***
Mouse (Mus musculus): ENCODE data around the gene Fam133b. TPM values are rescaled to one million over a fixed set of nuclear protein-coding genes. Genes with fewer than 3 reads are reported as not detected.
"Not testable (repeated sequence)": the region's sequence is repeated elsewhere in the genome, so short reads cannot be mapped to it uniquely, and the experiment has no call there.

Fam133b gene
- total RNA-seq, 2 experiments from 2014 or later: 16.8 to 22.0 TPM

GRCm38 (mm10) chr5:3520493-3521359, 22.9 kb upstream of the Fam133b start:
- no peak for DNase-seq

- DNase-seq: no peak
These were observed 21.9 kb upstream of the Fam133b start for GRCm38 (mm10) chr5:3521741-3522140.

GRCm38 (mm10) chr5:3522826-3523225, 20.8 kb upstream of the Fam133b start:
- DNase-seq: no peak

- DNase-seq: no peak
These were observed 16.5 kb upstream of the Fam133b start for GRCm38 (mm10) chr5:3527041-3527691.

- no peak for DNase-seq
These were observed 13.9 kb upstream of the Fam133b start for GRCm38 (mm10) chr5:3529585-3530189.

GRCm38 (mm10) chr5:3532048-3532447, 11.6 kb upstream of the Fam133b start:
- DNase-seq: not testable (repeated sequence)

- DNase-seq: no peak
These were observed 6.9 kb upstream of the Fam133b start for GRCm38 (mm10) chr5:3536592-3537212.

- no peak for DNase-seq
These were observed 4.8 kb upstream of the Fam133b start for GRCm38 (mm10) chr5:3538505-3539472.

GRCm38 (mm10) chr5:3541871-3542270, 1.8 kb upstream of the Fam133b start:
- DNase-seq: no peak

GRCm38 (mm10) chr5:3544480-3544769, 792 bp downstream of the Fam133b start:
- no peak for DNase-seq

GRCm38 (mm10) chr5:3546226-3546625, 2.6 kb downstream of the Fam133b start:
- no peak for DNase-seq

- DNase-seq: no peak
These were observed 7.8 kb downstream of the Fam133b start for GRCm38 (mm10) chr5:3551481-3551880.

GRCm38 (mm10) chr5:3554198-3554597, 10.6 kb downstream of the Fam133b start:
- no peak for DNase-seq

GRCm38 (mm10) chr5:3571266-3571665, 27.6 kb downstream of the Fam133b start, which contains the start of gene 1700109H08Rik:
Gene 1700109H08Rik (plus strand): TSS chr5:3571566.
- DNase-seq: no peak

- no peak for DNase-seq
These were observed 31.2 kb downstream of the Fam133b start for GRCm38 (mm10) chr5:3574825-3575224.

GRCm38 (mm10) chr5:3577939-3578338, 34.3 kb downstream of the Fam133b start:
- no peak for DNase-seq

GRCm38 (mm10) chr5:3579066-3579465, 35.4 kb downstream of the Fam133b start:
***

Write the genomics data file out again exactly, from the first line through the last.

Mouse (Mus musculus): ENCODE data around the gene Fam133b. TPM values are rescaled to one million over a fixed set of nuclear protein-coding genes. Genes with fewer than 3 reads are reported as not detected.
"Not testable (repeated sequence)": the region's sequence is repeated elsewhere in the genome, so short reads cannot be mapped to it uniquely, and the experiment has no call there.

Fam133b gene
- total RNA-seq, 2 experiments from 2014 or later: 16.8 to 22.0 TPM

GRCm38 (mm10) chr5:3520493-3521359, 22.9 kb upstream of the Fam133b start:
- no peak for DNase-seq

- DNase-seq: no peak
These were observed 21.9 kb upstream of the Fam133b start for GRCm38 (mm10) chr5:3521741-3522140.

GRCm38 (mm10) chr5:3522826-3523225, 20.8 kb upstream of the Fam133b start:
- DNase-seq: no peak

- DNase-seq: no peak
These were observed 16.5 kb upstream of the Fam133b start for GRCm38 (mm10) chr5:3527041-3527691.

- no peak for DNase-seq
These were observed 13.9 kb upstream of the Fam133b start for GRCm38 (mm10) chr5:3529585-3530189.

GRCm38 (mm10) chr5:3532048-3532447, 11.6 kb upstream of the Fam133b start:
- DNase-seq: not testable (repeated sequence)

- DNase-seq: no peak
These were observed 6.9 kb upstream of the Fam133b start for GRCm38 (mm10) chr5:3536592-3537212.

- no peak for DNase-seq
These were observed 4.8 kb upstream of the Fam133b start for GRCm38 (mm10) chr5:3538505-3539472.

GRCm38 (mm10) chr5:3541871-3542270, 1.8 kb upstream of the Fam133b start:
- DNase-seq: no peak

GRCm38 (mm10) chr5:3544480-3544769, 792 bp downstream of the Fam133b start:
- no peak for DNase-seq

GRCm38 (mm10) chr5:3546226-3546625, 2.6 kb downstream of the Fam133b start:
- no peak for DNase-seq

- DNase-seq: no peak
These were observed 7.8 kb downstream of the Fam133b start for GRCm38 (mm10) chr5:3551481-3551880.

GRCm38 (mm10) chr5:3554198-3554597, 10.6 kb downstream of the Fam133b start:
- no peak for DNase-seq

GRCm38 (mm10) chr5:3571266-3571665, 27.6 kb downstream of the Fam133b start, which contains the start of gene 1700109H08Rik:
Gene 1700109H08Rik (plus strand): TSS chr5:3571566.
- DNase-seq: no peak

- no peak for DNase-seq
These were observed 31.2 kb downstream of the Fam133b start for GRCm38 (mm10) chr5:3574825-3575224.

GRCm38 (mm10) chr5:3577939-3578338, 34.3 kb downstream of the Fam133b start:
- no peak for DNase-seq

GRCm38 (mm10) chr5:3579066-3579465, 35.4 kb downstream of the Fam133b start: